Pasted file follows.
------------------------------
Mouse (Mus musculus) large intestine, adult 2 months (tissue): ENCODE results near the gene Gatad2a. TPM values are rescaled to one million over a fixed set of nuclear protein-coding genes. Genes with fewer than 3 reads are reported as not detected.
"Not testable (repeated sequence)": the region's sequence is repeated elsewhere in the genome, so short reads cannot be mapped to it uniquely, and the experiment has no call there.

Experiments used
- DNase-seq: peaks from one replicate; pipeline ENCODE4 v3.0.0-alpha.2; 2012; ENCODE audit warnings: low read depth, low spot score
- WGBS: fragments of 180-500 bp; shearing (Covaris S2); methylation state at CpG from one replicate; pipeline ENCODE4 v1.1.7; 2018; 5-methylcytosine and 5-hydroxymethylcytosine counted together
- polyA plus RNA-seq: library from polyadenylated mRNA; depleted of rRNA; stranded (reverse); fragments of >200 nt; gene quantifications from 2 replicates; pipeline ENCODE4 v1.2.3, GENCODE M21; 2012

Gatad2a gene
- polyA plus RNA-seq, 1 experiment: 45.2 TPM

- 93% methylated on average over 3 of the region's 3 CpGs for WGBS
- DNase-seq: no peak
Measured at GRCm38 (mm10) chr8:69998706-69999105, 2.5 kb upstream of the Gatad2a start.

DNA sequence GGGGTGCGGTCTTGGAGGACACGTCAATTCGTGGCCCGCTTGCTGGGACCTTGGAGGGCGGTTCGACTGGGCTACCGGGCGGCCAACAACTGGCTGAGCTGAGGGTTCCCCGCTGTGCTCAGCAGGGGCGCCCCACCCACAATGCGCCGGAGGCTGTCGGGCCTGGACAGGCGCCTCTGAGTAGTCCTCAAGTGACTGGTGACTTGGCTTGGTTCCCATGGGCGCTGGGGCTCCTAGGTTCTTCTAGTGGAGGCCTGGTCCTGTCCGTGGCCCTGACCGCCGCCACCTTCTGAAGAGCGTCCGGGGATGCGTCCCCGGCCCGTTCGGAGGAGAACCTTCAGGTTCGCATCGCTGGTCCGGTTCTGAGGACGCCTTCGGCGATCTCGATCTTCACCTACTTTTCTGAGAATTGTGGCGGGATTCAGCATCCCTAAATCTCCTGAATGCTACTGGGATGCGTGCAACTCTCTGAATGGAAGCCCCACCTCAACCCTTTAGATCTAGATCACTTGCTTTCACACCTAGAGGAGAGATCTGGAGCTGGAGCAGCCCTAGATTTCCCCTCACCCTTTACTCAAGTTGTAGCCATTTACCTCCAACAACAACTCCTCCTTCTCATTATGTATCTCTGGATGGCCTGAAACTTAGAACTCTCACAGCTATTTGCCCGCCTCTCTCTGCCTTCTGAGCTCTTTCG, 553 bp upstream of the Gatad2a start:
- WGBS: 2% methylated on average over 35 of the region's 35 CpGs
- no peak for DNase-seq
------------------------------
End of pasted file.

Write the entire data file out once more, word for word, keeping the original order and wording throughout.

Mouse (Mus musculus) large intestine, adult 2 months (tissue): ENCODE results near the gene Gatad2a. TPM values are rescaled to one million over a fixed set of nuclear protein-coding genes. Genes with fewer than 3 reads are reported as not detected.
"Not testable (repeated sequence)": the region's sequence is repeated elsewhere in the genome, so short reads cannot be mapped to it uniquely, and the experiment has no call there.

Experiments used
- DNase-seq: peaks from one replicate; pipeline ENCODE4 v3.0.0-alpha.2; 2012; ENCODE audit warnings: low read depth, low spot score
- WGBS: fragments of 180-500 bp; shearing (Covaris S2); methylation state at CpG from one replicate; pipeline ENCODE4 v1.1.7; 2018; 5-methylcytosine and 5-hydroxymethylcytosine counted together
- polyA plus RNA-seq: library from polyadenylated mRNA; depleted of rRNA; stranded (reverse); fragments of >200 nt; gene quantifications from 2 replicates; pipeline ENCODE4 v1.2.3, GENCODE M21; 2012

Gatad2a gene
- polyA plus RNA-seq, 1 experiment: 45.2 TPM

- 93% methylated on average over 3 of the region's 3 CpGs for WGBS
- DNase-seq: no peak
Measured at GRCm38 (mm10) chr8:69998706-69999105, 2.5 kb upstream of the Gatad2a start.

DNA sequence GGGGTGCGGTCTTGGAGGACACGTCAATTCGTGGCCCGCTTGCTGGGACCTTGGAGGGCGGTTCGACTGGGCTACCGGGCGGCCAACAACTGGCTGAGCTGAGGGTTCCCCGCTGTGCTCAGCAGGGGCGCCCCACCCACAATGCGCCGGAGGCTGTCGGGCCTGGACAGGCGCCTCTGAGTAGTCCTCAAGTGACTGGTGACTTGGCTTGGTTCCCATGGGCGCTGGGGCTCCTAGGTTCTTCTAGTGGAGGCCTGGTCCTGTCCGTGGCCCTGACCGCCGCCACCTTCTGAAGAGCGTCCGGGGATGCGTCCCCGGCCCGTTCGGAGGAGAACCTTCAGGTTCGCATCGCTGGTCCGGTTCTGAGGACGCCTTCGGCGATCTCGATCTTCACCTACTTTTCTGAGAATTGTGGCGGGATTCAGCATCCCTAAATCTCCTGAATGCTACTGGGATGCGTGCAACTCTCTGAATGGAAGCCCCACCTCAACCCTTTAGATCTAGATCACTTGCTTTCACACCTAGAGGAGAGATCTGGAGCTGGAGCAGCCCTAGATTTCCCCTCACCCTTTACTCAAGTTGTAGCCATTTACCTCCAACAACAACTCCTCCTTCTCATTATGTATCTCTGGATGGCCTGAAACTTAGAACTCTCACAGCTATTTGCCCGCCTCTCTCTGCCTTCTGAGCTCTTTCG, 553 bp upstream of the Gatad2a start:
- WGBS: 2% methylated on average over 35 of the region's 35 CpGs
- no peak for DNase-seq